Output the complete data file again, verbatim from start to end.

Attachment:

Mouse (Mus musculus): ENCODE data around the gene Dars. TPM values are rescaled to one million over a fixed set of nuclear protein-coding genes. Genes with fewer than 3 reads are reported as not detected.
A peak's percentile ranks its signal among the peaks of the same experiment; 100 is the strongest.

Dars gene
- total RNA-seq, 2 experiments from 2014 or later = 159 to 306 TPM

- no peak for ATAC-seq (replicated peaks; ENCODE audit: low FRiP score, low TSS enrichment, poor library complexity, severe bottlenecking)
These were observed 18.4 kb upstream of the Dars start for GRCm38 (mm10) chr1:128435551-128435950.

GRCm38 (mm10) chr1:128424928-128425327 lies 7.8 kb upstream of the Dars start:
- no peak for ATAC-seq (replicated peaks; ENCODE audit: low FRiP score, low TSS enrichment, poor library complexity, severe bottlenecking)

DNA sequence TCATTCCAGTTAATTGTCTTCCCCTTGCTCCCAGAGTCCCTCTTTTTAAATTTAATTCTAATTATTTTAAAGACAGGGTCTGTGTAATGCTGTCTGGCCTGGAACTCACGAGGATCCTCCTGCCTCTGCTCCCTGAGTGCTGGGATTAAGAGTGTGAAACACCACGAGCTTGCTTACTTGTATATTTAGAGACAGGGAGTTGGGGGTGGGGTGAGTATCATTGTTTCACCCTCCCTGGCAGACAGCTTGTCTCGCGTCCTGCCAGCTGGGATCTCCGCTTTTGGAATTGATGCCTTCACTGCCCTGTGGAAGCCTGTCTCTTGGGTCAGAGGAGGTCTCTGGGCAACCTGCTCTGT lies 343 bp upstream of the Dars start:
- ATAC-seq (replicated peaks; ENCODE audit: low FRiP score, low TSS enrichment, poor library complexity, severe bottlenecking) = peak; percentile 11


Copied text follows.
Mouse (Mus musculus): ENCODE data around the gene Dars. TPM values are rescaled to one million over a fixed set of nuclear protein-coding genes. Genes with fewer than 3 reads are reported as not detected.
A peak's percentile ranks its signal among the peaks of the same experiment; 100 is the strongest.

Dars gene
- total RNA-seq, 2 experiments from 2014 or later = 159 to 306 TPM

- no peak for ATAC-seq (replicated peaks; ENCODE audit: low FRiP score, low TSS enrichment, poor library complexity, severe bottlenecking)
These were observed 18.4 kb upstream of the Dars start for GRCm38 (mm10) chr1:128435551-128435950.

GRCm38 (mm10) chr1:128424928-128425327 lies 7.8 kb upstream of the Dars start:
- no peak for ATAC-seq (replicated peaks; ENCODE audit: low FRiP score, low TSS enrichment, poor library complexity, severe bottlenecking)

DNA sequence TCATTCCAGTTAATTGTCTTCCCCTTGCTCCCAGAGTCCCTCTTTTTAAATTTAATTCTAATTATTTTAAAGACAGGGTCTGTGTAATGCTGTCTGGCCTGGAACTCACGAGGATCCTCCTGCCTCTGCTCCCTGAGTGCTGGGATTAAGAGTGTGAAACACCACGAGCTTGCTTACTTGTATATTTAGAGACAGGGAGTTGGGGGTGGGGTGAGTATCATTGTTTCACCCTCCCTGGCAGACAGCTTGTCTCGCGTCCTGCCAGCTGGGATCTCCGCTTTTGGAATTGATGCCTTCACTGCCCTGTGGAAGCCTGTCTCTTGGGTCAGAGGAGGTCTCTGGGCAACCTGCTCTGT lies 343 bp upstream of the Dars start:
- ATAC-seq (replicated peaks; ENCODE audit: low FRiP score, low TSS enrichment, poor library complexity, severe bottlenecking) = peak; percentile 11